GourmetStation.com recently used our Inbox Inspector add-on to check how their campaigns render in all the major email programs, and to test their work in spam filters.
Running their campaign through real, live spam filters gave us some valuable insight into how they work, and how sometimes, slashing those "spammy" keywords that we’ve all learned to avoid from your copy can actually hurt your spam score!
When we launched our Inbox Inspector Add-on, GourmetStation had already sent their Easter Campaign. Still, they wanted to go back and look at how that campaign looked in the major email programs, so they ran some reports on it.
(click to zoom in)
If we click on the thumbnail for Microsoft Outlook 2003, which would be used by a lot of their "at work" recipients, we can see exactly where the email scrolls on a 1024×768 resolution screen (look for the red dotted line):
Not too bad! They even got their call to action button above the scroll.
But they wanted better. Gourmet Station went back and modified their design for their upcoming Mothers Day campaign, and here’s what it looks like in Outlook 2003:
You’ll notice their logo and "view this in your browser" stuff at the top of the email take up less room, so now their call to action button is way above the scroll, and even allows their "$79.99 Plus Free Shipping — Click for details" text to peek out above the scroll. It’s nice that they made this text (instead of images), too. Just in case people have their images turned off.
Here’s a close up of their new, space-saving header graphic:
Some of you might be thinking, "Wouldn’t the "$79.99 Plus Free Shipping" and "Click for details" text in their content set off all the spam filters?" That’s what we’ve all been taught, right?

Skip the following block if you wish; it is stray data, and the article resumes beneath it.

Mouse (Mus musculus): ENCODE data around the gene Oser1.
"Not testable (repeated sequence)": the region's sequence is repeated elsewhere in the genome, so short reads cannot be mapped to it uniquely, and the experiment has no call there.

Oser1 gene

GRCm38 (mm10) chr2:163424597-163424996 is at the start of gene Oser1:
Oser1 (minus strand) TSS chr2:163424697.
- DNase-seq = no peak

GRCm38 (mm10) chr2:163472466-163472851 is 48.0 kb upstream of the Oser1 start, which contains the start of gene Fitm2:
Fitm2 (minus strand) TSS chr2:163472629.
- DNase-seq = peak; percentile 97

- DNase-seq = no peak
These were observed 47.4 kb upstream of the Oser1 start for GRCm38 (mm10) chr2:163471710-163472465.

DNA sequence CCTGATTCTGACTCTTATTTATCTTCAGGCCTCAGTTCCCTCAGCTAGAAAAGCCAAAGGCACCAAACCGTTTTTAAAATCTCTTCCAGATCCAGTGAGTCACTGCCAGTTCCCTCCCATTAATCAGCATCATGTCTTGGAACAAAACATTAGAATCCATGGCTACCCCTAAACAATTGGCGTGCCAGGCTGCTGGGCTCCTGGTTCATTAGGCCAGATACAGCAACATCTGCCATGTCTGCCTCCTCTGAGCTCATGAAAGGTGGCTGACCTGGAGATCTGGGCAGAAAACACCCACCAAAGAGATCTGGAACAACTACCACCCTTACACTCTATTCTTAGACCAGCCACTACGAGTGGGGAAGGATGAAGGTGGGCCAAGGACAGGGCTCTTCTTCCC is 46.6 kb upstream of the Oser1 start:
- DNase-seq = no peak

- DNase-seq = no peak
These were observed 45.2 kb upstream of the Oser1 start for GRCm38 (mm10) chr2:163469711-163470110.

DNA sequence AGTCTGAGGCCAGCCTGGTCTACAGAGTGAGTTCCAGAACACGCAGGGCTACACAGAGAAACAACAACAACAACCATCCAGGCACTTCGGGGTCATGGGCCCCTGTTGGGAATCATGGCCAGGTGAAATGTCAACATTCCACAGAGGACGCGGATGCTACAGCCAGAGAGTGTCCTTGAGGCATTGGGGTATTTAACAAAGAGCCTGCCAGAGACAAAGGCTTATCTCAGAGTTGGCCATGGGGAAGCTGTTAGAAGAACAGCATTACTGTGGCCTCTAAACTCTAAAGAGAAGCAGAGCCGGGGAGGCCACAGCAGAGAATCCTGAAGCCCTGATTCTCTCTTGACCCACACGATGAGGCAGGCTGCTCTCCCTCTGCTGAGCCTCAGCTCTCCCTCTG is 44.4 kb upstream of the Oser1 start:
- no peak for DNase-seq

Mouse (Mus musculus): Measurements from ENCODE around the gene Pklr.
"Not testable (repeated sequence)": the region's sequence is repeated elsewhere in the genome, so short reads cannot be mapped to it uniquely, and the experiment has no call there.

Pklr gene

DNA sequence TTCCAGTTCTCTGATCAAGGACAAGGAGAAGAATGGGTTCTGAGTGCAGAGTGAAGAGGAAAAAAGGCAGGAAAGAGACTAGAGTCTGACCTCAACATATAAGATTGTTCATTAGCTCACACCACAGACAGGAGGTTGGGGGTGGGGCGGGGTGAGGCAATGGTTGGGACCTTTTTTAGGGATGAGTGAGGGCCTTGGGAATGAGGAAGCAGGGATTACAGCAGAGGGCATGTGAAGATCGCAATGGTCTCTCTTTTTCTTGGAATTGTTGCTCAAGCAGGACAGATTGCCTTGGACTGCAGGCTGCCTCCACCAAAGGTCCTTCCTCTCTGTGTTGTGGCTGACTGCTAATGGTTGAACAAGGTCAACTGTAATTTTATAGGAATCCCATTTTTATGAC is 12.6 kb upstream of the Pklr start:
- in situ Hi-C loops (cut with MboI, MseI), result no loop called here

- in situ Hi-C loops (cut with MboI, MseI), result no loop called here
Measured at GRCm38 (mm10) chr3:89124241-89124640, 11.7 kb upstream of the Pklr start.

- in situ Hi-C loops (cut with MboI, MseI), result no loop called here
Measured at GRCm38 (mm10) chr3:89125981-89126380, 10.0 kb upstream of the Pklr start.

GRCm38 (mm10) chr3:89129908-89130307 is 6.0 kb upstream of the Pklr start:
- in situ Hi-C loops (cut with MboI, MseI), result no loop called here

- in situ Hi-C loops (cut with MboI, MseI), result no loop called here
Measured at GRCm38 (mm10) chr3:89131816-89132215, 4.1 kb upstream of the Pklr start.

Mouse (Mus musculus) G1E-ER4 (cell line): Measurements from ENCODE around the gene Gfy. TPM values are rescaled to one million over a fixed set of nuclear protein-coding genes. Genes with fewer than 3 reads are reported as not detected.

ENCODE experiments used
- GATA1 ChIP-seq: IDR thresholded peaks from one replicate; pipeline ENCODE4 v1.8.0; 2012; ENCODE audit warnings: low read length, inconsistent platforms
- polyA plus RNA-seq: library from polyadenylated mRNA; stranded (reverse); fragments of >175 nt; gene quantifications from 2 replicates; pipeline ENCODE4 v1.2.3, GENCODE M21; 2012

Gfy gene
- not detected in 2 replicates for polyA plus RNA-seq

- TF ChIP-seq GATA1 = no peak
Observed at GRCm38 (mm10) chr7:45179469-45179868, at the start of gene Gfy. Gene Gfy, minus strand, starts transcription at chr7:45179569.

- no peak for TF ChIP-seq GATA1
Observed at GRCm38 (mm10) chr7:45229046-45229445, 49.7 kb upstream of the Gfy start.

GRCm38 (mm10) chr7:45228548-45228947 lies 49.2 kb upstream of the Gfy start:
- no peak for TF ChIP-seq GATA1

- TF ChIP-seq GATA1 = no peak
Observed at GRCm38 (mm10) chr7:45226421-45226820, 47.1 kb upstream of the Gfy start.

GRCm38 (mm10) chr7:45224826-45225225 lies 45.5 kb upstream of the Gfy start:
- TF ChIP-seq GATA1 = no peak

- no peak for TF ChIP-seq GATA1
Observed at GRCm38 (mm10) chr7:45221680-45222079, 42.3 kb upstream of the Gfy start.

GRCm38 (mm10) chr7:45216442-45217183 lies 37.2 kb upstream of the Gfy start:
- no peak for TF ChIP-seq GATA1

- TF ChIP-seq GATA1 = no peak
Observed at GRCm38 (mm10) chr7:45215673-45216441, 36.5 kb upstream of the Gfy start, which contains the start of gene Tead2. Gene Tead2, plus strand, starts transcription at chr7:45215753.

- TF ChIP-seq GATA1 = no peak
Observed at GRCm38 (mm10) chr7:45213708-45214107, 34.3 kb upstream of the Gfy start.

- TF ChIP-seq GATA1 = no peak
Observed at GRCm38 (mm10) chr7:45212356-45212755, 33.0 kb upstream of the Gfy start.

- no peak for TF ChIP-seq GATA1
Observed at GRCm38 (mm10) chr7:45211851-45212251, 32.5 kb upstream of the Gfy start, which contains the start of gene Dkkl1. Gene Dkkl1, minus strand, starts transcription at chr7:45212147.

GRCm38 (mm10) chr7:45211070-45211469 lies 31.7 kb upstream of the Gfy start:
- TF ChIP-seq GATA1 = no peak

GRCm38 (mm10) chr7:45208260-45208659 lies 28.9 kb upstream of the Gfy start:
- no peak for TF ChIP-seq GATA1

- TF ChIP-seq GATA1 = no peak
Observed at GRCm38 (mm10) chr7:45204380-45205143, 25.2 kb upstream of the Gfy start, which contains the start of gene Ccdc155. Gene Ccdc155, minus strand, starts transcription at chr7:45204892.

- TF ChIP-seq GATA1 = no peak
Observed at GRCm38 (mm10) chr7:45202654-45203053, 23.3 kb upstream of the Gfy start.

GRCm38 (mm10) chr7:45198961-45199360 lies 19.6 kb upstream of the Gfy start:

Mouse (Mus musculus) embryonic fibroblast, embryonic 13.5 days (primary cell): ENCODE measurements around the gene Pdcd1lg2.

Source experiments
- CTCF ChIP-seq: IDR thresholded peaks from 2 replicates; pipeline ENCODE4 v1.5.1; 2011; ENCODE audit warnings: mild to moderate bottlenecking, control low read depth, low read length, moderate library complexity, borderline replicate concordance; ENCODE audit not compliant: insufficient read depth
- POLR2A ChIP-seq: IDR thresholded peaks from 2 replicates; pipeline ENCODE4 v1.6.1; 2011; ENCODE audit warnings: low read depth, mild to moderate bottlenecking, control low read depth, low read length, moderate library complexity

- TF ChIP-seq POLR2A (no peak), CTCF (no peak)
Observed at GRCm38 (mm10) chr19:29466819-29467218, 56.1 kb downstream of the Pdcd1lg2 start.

Not necessarily. In general, it’s true that you should avoid too many spammy keywords like "FREE" in your campaign, but spam filters are a lot more sophisticated than that. That’s why you’ve got to check your campaigns in real, live spam filters if you want to know the truth.
When we check the Spam Filter report (screenshot below), the campaign actually passes all the spam filters. Spam Assassin gave it a score of "1.7" (the default threshold for Spam
Assassin is 5, so there’s plenty of breathing room here).
But the email didn’t get past the Postini firewall (check out the red "failed" icon):
Clicking the "Reasons" link reveals that Postini thinks it’s some kind of "special offer" and that’s apparently spammy to them (nevermind the fact that our recipients have opted-in specifically to receive "special offers").
At this point, we can try to tweak our copy until we get a 100% perfect score, but then again, that could hurt our conversion rates. I mean, getting past Postini would be nice, but "Free shipping" is an extremely powerful offer for retailers. I’m not sure I’d sacrifice that phrase just for a perfect score here.
Just out of curiosity, I removed the words "Free" and "Click" from the message. For example, instead of "Free Shipping" I used "Shipping’s on us." That resulted in a lower Spam Assassin score (it plummeted from 1.7 to 0.2!) but it still wouldn’t get past Postini.
Hmm. I then removed any remotely spammy keywords from the message: Free, Click, Shipping, $, Gift, etc. Heck, I even took out the word "brunch."
Not only did it still fail Postini, but my Spam Assassin score shot back up to 1.1!
The reason they gave me? "BODY: HTML has a low ratio of text to image area (0.9 pts)" In plain English, that means I have too many pretty pictures, and not enough text to balance things out. All fluff, no substance.
Those "spammy" words that I removed actually would have helped my spam score!
By the way, this "low ratio of text to image area" is why you should never send an "image only" html email campaign.
As you can see, simply removing spammy keywords doesn’t always help. In rare cases, it can actually hurt! The only way to tell is to actually test your campaign in real, live spam filters.
A big thanks to Donna and Jon at GourmetStation for letting us see these reports.